Justin Cline here…
Courier X describes itself as “the film the CIA tried to stop.”
Does it deliver on its bombshell promise, or should the CIA have tried harder to keep it from us?
Courier X focuses on the events leading up to the explosion of TWA flight 800 in 1996 and the fallout afterward. We follow smuggler Trenlin Polenski (Bron Boier) as he moves from the lucrative but relatively innocuous transfer of illegal diamonds into the world of international conspiracy as the US government employs him in the fight against terrorism. Allegedly.
It’s important to add that word to any event depicted in the film as even the end credits—the typical “what happened to them?” segment that inevitably comes with films based on true stories—describe each character as “the real” so-and-so. That much should lead anyone to believe that we’ve spent the last two hours plus witnessing characters who were not real.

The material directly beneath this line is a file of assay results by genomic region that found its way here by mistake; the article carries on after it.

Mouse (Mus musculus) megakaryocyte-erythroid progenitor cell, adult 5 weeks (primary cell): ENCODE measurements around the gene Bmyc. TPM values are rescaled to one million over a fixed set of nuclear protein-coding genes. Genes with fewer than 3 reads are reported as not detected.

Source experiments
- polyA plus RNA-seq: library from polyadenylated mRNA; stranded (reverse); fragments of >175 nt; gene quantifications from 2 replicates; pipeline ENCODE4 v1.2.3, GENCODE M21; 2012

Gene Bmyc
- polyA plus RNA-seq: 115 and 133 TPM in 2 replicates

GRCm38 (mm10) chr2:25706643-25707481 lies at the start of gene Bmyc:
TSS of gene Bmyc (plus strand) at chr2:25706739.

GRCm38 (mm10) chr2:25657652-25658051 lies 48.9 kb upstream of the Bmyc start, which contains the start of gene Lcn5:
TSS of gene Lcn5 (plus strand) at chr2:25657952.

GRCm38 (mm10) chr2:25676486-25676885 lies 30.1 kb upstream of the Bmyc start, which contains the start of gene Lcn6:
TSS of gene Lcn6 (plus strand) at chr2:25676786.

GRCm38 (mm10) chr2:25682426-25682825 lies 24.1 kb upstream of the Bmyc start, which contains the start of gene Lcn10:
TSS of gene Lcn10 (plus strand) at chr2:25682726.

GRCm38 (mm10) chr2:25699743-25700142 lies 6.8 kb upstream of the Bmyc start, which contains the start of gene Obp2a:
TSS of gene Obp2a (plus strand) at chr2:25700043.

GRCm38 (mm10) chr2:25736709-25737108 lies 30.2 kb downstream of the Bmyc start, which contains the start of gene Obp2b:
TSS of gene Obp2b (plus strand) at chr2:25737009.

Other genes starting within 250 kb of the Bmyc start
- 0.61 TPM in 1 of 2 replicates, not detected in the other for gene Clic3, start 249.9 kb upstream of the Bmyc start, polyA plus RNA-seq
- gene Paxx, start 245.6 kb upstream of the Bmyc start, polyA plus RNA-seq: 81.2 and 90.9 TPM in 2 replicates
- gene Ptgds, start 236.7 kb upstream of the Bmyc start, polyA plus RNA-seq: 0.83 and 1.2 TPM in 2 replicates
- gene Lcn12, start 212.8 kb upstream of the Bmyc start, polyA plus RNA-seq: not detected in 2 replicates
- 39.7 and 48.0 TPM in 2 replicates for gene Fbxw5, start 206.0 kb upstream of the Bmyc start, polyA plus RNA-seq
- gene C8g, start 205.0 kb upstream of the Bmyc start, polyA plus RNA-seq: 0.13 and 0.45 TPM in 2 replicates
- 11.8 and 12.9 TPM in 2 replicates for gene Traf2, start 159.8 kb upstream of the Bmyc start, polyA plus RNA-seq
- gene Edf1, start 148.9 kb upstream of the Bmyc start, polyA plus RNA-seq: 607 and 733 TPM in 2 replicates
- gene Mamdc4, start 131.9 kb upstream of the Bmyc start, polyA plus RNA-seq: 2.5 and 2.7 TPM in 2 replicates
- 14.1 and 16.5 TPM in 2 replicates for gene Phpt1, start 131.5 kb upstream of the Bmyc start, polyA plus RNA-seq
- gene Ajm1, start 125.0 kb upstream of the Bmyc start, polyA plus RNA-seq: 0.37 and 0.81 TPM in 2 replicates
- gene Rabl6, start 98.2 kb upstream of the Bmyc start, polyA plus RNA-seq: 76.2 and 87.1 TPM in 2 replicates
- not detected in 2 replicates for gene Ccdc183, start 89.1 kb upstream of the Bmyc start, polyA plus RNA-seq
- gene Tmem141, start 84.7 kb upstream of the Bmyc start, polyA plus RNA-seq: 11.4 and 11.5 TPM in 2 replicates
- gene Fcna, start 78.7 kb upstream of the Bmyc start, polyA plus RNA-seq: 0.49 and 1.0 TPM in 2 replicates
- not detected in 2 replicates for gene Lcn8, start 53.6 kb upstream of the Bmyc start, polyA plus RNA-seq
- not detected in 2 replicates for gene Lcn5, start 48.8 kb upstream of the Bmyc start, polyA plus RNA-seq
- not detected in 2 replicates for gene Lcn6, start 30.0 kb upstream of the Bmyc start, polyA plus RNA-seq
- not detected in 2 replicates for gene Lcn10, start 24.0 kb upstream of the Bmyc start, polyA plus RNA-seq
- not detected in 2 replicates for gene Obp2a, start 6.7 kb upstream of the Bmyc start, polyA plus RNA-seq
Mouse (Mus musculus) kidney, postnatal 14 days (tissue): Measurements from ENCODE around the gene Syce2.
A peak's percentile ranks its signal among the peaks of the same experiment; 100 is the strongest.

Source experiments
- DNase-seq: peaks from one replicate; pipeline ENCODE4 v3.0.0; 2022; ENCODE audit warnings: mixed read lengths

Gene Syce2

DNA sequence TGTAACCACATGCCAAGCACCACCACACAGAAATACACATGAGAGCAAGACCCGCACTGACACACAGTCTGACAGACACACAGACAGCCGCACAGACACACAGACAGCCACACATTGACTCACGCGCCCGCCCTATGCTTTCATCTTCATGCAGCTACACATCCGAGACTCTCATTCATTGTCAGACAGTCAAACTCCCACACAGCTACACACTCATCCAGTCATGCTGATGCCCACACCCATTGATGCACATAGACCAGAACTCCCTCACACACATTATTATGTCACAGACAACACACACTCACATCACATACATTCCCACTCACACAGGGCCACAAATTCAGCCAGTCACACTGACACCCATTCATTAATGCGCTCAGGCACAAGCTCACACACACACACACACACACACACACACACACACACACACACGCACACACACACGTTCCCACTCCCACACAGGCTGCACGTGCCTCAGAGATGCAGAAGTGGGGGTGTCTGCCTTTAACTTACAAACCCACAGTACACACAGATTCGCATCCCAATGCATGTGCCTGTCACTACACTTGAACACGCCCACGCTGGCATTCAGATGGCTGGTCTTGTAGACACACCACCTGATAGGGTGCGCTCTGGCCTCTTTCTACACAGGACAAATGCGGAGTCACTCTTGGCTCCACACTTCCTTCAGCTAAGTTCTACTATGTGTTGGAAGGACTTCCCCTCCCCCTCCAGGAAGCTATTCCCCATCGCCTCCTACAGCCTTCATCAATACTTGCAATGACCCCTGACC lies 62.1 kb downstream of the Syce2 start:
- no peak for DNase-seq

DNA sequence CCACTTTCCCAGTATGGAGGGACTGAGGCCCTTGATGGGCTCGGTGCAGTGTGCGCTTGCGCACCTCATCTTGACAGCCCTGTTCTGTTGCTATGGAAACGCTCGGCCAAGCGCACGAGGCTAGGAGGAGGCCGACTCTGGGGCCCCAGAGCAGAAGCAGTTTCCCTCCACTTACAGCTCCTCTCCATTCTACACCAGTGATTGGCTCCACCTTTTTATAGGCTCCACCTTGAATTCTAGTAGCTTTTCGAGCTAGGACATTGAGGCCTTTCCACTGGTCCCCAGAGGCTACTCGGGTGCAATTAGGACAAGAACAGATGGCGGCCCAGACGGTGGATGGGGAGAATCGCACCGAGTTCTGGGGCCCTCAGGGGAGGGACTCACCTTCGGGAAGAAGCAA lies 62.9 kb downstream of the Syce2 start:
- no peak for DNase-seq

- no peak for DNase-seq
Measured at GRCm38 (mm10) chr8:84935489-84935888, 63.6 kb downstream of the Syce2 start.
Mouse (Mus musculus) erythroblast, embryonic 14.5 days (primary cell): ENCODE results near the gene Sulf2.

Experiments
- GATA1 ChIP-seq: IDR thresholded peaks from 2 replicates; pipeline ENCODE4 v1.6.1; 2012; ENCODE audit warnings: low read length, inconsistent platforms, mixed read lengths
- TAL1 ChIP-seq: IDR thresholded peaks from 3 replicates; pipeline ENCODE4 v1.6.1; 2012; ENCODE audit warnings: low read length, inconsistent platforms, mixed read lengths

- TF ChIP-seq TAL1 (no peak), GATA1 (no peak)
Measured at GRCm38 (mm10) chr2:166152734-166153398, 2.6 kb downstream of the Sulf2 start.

The biggest disappointment with the film is that there appears to be something of value buried underneath a wealth of flaws, the first and most noticeable of which is the budget. There’s no getting past the fact that the movie’s set design, lighting, and effects might be more appropriate for television. That much could be excused if not for other issues. A film limited by its budget requires a lean and mean structure coupled with ripping dialogue (think Aaron Sorkin), not a meandering plot that does nothing to drive the story. Oftentimes, the path between point A and point B is confusing; oftentimes the entire trip feels unnecessary.
The acting is largely uninspired. Nearly every scene takes place in a small office environment that seems to have deadened the actors. The direction is all but non-existent, with the camera often lingering on actors post-conversation for some of the most awkward reactions shots I’ve seen outside of a soap opera.
Ultimately, there’s a story to tell here, but it isn’t one that should have been tackled by these filmmakers.